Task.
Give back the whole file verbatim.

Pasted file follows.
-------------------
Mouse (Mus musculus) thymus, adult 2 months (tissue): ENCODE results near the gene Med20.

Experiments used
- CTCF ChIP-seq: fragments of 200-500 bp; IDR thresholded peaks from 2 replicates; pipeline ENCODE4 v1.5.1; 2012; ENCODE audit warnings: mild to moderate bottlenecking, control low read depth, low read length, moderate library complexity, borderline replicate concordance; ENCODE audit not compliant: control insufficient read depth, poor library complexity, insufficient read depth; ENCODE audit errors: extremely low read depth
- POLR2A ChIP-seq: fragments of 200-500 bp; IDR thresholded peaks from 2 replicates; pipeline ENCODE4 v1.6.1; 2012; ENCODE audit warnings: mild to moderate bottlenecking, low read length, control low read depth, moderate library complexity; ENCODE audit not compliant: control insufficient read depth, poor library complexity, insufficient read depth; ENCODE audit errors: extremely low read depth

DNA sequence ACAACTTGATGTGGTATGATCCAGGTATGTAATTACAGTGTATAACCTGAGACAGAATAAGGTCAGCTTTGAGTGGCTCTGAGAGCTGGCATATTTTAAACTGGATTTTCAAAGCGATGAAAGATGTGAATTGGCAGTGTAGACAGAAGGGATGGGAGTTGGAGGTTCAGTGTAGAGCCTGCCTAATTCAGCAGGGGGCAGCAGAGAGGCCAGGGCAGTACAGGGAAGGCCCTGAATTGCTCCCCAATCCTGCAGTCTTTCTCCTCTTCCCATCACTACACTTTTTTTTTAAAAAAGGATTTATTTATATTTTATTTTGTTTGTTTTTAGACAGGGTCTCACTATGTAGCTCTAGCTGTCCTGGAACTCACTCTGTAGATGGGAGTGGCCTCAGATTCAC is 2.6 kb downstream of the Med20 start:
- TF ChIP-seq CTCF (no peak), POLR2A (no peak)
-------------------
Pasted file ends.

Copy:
Mouse (Mus musculus) thymus, adult 2 months (tissue): ENCODE results near the gene Med20.

Experiments used
- CTCF ChIP-seq: fragments of 200-500 bp; IDR thresholded peaks from 2 replicates; pipeline ENCODE4 v1.5.1; 2012; ENCODE audit warnings: mild to moderate bottlenecking, control low read depth, low read length, moderate library complexity, borderline replicate concordance; ENCODE audit not compliant: control insufficient read depth, poor library complexity, insufficient read depth; ENCODE audit errors: extremely low read depth
- POLR2A ChIP-seq: fragments of 200-500 bp; IDR thresholded peaks from 2 replicates; pipeline ENCODE4 v1.6.1; 2012; ENCODE audit warnings: mild to moderate bottlenecking, low read length, control low read depth, moderate library complexity; ENCODE audit not compliant: control insufficient read depth, poor library complexity, insufficient read depth; ENCODE audit errors: extremely low read depth

DNA sequence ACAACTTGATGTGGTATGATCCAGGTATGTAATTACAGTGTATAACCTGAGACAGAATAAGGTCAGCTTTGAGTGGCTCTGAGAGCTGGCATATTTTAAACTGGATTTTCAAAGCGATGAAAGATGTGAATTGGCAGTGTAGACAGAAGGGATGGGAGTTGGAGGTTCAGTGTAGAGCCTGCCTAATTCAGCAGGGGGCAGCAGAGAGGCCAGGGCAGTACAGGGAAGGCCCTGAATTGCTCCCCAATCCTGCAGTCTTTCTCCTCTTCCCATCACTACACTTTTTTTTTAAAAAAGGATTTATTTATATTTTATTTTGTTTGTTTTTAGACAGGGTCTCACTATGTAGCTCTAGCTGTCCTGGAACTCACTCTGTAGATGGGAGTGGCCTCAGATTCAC is 2.6 kb downstream of the Med20 start:
- TF ChIP-seq CTCF (no peak), POLR2A (no peak)